Sunday, November 4, 2012

My ways and his ways

We were coming back from a daddy-children outing. Just the three of us. Anna was really tired and hungry. She was really looking forward to getting home and asked me how long it would take. I told her that we were really close. Somewhat relieved she asked: "4 minutes?" She knew that 4 minutes was not too much time, because when she gets time out it lasts 4 minutes. I told her "no, only about 2". She started to cry and told me that she could not wait for so long. When we got close enough for her to recognize the neighborhood, she rejoiced and started to count: "4, 5, 6, 7...". I was telling her what she wanted to hear but she did not understand me because she did not have a correct understanding of time.

Then I thought that it was funny how a similar dynamic could be present in and adult's relationship with God: I pray for something or ask for a special grace and I am not given the answer I am expecting. I get frustrated, I break down, I question God or even rebel against Him, just to realize later that God's answer was the one I really needed. How foolish of me to question God's love and wisdom! "For my thoughts are not your thoughts, nor are your ways my ways, says the LORD. As high as the heavens are above the earth, so high are my ways above your ways and my thoughts above your thoughts." (Is 55,8-9) If you think about it, really who am I to judge the Lord and his ways? Instead I will be measured by his divine standard.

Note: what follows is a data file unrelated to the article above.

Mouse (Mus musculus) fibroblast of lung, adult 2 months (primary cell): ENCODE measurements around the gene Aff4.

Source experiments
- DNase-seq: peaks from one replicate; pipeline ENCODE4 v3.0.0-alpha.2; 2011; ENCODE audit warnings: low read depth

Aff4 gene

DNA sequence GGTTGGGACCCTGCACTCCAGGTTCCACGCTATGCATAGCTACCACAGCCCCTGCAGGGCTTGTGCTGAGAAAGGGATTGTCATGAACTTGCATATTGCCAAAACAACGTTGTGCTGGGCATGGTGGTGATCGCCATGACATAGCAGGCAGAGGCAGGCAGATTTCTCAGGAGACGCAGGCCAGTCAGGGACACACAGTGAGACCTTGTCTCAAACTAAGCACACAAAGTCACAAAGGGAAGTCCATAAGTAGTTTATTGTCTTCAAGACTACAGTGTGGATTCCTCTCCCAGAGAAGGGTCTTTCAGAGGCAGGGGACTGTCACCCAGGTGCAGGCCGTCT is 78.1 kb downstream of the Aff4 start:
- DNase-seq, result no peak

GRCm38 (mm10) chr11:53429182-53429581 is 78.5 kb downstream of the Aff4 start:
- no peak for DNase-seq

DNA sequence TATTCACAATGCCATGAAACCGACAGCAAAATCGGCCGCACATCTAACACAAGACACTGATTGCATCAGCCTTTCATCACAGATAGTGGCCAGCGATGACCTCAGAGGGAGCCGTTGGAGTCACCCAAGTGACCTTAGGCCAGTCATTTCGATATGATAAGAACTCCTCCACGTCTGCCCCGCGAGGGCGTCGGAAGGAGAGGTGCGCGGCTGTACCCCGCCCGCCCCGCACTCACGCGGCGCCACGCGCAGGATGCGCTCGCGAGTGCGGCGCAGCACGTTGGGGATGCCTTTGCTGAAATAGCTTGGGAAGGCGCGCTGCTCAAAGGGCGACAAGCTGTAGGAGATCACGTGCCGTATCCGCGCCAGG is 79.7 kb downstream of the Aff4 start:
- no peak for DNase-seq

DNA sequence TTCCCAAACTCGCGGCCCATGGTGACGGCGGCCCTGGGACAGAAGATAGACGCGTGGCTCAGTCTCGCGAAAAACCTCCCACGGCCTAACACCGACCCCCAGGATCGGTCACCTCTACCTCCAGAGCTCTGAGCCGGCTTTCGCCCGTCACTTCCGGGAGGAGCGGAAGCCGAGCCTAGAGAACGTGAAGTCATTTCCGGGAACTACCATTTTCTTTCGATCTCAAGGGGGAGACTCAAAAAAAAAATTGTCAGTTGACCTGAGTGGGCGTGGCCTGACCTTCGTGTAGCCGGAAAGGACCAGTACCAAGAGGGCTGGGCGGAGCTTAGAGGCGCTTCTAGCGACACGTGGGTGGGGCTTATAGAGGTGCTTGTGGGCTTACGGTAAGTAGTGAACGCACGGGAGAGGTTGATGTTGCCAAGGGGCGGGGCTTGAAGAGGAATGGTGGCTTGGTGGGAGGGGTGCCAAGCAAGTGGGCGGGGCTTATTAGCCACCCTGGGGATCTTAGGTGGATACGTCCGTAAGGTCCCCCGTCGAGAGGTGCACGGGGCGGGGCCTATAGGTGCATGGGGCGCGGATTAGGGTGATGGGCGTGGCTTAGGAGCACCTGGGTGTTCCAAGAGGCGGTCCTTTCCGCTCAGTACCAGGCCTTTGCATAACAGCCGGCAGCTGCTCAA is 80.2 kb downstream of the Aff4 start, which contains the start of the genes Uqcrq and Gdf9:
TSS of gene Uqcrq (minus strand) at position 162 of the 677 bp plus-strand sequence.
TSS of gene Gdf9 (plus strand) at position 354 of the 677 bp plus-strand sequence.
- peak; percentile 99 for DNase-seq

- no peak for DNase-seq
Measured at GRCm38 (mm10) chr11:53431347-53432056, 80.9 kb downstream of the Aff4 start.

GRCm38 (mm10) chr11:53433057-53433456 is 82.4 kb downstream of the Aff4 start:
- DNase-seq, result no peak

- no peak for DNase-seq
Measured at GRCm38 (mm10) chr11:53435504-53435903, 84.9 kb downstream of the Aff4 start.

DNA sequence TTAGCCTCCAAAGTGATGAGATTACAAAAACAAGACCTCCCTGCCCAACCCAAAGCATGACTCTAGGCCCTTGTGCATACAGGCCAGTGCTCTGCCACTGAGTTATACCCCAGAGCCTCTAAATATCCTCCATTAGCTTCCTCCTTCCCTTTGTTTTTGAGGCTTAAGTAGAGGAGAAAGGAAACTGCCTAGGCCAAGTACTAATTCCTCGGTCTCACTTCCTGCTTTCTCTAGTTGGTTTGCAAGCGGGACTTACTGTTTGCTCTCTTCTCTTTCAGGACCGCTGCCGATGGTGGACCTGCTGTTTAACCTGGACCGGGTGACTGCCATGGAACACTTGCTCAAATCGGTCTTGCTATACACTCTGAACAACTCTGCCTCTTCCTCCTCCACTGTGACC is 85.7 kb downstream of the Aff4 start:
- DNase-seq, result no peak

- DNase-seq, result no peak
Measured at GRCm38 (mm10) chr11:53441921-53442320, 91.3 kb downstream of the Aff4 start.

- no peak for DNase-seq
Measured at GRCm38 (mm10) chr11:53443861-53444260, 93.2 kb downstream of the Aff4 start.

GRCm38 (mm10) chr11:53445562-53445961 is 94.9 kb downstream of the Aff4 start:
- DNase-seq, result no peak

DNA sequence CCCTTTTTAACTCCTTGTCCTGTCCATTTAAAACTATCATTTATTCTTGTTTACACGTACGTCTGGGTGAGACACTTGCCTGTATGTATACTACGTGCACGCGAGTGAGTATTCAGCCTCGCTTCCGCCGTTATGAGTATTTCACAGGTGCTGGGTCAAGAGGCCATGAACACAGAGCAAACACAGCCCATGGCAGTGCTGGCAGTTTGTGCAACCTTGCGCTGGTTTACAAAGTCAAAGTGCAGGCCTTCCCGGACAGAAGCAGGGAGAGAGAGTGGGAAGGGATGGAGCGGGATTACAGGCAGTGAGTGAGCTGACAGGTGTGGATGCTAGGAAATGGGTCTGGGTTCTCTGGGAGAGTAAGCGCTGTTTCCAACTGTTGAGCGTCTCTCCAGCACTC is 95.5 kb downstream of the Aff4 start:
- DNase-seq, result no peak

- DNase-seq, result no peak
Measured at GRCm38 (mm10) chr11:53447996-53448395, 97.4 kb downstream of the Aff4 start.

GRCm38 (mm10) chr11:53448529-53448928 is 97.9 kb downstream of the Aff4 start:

Isaiah continues: "For just as from the heavens the rain and snow come down and do not return there till they have watered the earth, making it fertile and fruitful, giving seed to him who sows and bread to him who eats, so shall my word be that goes forth from my mouth; it shall not return to me void, but shall do my will, achieving the end for which I sent it." (10-11)

My conversation with God must bear fruit. His word cannot return to him empty. It must achieve the end for which it was sent. Because Jesus is the Word of God, this passage from the Old Testament is elevated into a new dimension: by receiving Jesus, God's Word in the Eucharist, he must transform my life and must become the source of my sanctification and the motor of my actions.

When I receive Jesus, the Word, I will also be more prompt to letting God's word through the Scripture and the Magisterium make me understand his ways. I can then rejoice when He says: "we'll be home in 2 minutes."

1 comment:

  1. Too true. Yet another thought-provoking post. Thanx.

    God bless.